Chinese City Backs Down on Proposed Nuclear Fuel Plant After Protests

BEIJING — Bowing to days of passionate street protests, a city government in eastern China said Wednesday that it had halted any plans to build a nuclear fuel plant there. The reversal was the latest indication of how public distrust could hold back China’s ambitious plans for expanding its nuclear power industry.

The government of Lianyungang, a city near the coast of Jiangsu Province, announced the retreat in a terse message online. “The people’s government of Lianyungang has decided to suspend preliminary work for selecting a site for the nuclear cycle project,” it read, referring to a proposed plant for reprocessing used fuel from nuclear plants.

No reason was given, but it appeared clear enough. In recent days, residents have taken to the streets to oppose any decision to build the plant nearby. The main urban area of Lianyungang is just 20 miles southwest of a large and growing nuclear power plant on the coast, but the idea of a nuclear fuel reprocessing facility also being built in the area seemed to push public unease to a new height.

A 21-year-old Lianyungang resident with the surname Tang said Wednesday that demonstrators had been chanting “Oppose nuclear waste, defend our home.” Like other people contacted there, she did not want her full name used, citing fear of reprisal for talking to reporters.

Nobody wants this kind of thing built in their own home,” Ms. Tang said.

China’s authoritarian leaders are wary of local protests escalating into broader challenges to their power. But local governments have often given ground in the face of growing public opposition to chemical plants, waste incinerators and other potential sources of pollution. Now proposed nuclear projects are also becoming increasingly troublesome.

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A model of a nuclear reactor on display at the stand for the China National Nuclear Corporation at an expo in Beijing last year. Across the country, the nuclear disaster in Fukushima, Japan, in 2011 has hardened public wariness of nuclear power.

While the Chinese government does not hesitate to arrest the few political dissidents, it spends more time and energy to appease public demands,” Wenfang Tang, a professor of political science at the University of Iowa, who studies public opinion and politics in China, said in emailed comments.

The high level of government sensitivity and responsiveness to public opinion further encourages political activism in Chinese society,” Professor Tang said. “The louder you are, the more quickly the government will respond.”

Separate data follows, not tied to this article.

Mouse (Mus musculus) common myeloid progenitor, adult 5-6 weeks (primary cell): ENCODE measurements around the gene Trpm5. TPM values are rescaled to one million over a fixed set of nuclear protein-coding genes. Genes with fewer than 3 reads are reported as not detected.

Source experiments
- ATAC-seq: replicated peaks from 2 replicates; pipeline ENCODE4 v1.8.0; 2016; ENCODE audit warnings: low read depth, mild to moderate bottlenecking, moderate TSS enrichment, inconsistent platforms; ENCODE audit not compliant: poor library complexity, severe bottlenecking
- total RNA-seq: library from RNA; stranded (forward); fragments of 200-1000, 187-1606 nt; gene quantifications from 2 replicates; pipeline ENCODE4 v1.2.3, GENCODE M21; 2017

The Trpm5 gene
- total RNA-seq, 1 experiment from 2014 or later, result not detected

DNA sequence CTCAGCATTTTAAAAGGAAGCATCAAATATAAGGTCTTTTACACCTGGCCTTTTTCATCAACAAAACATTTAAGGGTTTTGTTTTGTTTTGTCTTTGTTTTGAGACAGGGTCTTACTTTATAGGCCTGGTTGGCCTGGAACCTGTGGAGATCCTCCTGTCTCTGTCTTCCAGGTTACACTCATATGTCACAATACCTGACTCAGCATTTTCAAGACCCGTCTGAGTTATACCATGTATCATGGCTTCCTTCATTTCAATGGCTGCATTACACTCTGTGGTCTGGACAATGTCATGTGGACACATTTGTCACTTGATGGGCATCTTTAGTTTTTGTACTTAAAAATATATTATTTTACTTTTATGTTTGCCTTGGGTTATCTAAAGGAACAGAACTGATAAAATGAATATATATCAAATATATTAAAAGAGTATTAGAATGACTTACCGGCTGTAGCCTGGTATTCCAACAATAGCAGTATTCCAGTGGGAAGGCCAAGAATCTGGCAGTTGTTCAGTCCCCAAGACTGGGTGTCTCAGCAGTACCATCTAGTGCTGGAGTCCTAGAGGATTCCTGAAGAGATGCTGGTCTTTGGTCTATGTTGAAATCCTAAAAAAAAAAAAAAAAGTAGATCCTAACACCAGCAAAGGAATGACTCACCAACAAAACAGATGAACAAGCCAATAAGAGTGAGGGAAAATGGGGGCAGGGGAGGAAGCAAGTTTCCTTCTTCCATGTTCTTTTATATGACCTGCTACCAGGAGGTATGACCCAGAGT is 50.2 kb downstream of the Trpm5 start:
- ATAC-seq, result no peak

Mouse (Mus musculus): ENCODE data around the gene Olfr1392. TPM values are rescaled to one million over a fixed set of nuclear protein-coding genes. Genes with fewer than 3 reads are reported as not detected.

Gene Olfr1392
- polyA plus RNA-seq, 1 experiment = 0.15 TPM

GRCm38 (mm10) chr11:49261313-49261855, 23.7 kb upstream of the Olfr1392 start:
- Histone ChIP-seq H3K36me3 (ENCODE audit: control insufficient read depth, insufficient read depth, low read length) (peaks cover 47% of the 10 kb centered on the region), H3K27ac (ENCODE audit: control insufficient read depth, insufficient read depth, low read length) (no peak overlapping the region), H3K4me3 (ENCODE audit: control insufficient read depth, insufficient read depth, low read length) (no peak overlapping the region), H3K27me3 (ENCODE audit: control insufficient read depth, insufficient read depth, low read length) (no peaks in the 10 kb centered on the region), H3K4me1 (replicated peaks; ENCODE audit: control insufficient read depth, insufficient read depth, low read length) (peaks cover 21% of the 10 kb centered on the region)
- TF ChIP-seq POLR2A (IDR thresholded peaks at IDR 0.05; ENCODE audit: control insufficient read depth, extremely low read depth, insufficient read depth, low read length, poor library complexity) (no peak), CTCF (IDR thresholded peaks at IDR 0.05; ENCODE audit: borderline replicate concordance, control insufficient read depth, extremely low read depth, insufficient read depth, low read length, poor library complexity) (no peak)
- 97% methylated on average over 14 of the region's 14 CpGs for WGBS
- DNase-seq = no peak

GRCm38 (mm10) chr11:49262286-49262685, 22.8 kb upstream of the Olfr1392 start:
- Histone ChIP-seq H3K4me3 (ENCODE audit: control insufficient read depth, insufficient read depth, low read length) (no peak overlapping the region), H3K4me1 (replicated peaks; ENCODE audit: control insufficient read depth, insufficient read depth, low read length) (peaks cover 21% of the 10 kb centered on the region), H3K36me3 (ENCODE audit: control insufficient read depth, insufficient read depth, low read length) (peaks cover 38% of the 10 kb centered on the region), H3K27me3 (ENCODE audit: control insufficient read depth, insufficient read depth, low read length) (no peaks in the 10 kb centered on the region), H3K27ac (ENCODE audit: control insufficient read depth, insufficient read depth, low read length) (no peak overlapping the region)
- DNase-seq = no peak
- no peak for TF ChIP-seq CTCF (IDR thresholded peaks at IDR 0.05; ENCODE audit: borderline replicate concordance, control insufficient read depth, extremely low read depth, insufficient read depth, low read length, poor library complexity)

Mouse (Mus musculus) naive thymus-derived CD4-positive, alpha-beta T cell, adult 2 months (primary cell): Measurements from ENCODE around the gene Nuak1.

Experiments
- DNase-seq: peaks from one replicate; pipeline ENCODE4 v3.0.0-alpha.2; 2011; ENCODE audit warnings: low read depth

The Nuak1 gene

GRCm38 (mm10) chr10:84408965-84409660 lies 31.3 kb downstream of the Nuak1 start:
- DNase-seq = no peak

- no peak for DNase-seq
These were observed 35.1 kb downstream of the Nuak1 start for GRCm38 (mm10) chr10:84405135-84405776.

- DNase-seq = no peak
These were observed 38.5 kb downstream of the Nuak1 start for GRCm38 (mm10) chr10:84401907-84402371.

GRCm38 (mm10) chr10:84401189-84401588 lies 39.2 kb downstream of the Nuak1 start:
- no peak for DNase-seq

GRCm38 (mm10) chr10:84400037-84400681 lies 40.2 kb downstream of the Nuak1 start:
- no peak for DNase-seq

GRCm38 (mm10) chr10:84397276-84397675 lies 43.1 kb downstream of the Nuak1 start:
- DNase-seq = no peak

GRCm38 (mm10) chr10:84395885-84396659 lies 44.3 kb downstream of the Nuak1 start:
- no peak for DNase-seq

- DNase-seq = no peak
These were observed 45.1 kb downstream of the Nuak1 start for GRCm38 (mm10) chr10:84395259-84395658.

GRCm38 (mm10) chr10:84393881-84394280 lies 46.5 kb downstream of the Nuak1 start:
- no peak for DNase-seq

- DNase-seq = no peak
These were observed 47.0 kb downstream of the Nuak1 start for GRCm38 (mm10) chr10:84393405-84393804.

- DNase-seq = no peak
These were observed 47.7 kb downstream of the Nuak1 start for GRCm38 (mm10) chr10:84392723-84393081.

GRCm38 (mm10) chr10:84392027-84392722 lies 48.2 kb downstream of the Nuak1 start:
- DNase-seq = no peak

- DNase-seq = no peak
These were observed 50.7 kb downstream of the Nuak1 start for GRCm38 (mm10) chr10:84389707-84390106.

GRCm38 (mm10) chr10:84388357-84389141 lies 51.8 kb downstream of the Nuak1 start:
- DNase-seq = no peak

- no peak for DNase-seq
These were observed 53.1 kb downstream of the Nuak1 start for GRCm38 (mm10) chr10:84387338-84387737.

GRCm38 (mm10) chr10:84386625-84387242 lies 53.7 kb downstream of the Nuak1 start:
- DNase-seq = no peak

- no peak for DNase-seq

In Lianyungang and across China, the nuclear calamity in Fukushima, Japan, in 2011 has hardened public wariness of nuclear power, although the government argues that expanding the industry is essential for weaning the economy off coal, with all of its dangerous pollutants.

The biggest protest in Lianyungang took place on Saturday, when many thousands of people, including families with children, marched through the downtown area.

Despite warnings from the government, protests continued on a smaller scale this week, as residents defied ranks of riot officers with shields, according to news reports and video that people shared through social media.

I told my daughter that she must go to this protest,” one resident said, according to Sixth Tone, an English-language news website based in Shanghai. “With every extra person, the momentum will get bigger.”

The announcement does not mean the nuclear fuel-reprocessing proposal is dead. The project is a collaboration between the China National Nuclear Corporation and a French company, Areva, and it has high-level government support, although no final agreement to build it has been signed. Five other Chinese provinces are under consideration for the initiative, and Lianyungang could lift its suspension. The two companies have said that they want to start building in 2020 and finish by 2030.

But in China, suspensions of contentious projects have a way of quietly turning into permanent cancellations, and Lianyungang appears likely to follow that pattern. The big question now will be whether public opposition coalesces in the five other areas under consideration.

All but one — Gansu Province in the northwest — is a heavily populated coastal province. Gansu is already home to China’s first civilian nuclear reprocessing plant, a small facility that has been held back by technical problems.

In 2013, officials jettisoned plans for a nuclear fuel fabrication plant in the southern province of Guangdong after protests. Preliminary proposals to build nuclear power plants inland have also ignited intense opposition.

The Chinese government has said that as it expands its fleet of nuclear power plants, it needs a plant for reprocessing spent fuel, a practice that separates unused plutonium and some uranium from waste. That unused material could be used to generate power, but critics have warned that the plutonium could be deployed for weapons. Japan has also built a full-scale reprocessing plant, but it has not started up yet.